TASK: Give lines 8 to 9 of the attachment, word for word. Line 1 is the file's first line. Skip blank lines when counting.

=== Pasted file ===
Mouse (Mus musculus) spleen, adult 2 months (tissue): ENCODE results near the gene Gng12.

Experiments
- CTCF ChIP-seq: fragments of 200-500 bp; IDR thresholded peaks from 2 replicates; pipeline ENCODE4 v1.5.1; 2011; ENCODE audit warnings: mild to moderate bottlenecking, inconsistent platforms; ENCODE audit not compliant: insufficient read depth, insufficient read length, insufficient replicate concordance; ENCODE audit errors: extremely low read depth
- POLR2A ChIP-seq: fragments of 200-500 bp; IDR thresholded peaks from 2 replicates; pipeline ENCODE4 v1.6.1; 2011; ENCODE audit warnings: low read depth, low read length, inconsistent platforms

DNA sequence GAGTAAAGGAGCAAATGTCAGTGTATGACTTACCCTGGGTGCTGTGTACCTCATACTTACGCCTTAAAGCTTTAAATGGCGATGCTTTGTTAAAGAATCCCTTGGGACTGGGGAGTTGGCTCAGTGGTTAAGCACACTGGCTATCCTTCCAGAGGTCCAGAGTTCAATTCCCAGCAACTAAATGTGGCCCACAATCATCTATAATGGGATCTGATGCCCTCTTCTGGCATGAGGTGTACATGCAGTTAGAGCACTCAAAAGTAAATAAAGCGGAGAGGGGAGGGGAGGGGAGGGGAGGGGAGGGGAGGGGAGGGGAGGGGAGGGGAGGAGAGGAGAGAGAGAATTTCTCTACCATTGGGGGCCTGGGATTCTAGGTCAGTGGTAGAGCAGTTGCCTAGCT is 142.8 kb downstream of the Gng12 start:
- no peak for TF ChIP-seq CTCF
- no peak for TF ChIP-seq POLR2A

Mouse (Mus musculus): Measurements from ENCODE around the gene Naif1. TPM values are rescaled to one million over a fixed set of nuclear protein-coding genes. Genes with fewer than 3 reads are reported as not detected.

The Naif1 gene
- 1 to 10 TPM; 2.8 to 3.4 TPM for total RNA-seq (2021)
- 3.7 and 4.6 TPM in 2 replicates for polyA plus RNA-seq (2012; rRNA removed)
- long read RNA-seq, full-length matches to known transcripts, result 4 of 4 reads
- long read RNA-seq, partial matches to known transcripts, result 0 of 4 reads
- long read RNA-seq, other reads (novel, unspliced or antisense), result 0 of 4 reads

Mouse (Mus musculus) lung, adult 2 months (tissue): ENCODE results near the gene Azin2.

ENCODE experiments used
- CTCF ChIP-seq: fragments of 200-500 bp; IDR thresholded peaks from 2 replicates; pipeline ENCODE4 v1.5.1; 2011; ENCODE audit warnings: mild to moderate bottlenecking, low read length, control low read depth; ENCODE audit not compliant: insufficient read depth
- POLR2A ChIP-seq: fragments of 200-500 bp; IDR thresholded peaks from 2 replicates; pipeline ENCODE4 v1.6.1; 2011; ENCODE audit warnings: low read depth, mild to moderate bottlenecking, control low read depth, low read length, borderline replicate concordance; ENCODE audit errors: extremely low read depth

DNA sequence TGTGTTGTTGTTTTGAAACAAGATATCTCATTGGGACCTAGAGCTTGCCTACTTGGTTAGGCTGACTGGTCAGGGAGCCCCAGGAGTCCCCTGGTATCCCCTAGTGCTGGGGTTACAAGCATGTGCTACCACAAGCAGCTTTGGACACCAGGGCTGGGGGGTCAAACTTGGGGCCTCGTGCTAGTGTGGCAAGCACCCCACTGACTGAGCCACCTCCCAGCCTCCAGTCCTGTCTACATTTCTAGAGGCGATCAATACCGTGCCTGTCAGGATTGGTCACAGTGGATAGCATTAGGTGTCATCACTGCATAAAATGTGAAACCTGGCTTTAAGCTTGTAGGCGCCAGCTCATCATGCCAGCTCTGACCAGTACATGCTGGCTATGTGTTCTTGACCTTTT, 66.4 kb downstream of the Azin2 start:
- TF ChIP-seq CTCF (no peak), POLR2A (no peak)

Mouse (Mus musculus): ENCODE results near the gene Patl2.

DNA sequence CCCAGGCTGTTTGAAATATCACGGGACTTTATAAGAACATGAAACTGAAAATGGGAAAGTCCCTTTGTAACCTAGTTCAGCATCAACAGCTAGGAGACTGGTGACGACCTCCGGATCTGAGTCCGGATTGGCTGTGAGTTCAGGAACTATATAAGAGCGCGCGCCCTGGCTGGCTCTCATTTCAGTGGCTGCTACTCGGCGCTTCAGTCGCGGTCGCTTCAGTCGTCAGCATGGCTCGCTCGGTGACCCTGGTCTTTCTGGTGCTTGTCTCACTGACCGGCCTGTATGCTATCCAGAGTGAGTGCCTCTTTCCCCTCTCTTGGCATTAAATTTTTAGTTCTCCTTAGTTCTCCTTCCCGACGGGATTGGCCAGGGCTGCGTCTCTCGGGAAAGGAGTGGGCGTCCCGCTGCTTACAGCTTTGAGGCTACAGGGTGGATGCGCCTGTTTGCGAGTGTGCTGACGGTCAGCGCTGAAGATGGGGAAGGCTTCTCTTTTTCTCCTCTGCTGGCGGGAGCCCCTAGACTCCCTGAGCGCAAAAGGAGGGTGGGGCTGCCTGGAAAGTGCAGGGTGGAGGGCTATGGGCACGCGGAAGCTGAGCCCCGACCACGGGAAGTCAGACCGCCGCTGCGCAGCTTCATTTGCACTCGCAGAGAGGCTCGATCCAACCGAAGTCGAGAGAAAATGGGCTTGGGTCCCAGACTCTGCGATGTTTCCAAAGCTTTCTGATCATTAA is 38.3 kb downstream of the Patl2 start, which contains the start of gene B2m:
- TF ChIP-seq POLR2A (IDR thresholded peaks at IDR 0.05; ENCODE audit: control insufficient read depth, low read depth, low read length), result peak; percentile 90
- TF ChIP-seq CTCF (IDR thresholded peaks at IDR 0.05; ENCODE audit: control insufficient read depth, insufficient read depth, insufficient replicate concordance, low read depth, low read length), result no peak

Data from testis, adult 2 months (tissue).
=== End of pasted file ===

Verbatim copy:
Mouse (Mus musculus): Measurements from ENCODE around the gene Naif1. TPM values are rescaled to one million over a fixed set of nuclear protein-coding genes. Genes with fewer than 3 reads are reported as not detected.

The Naif1 gene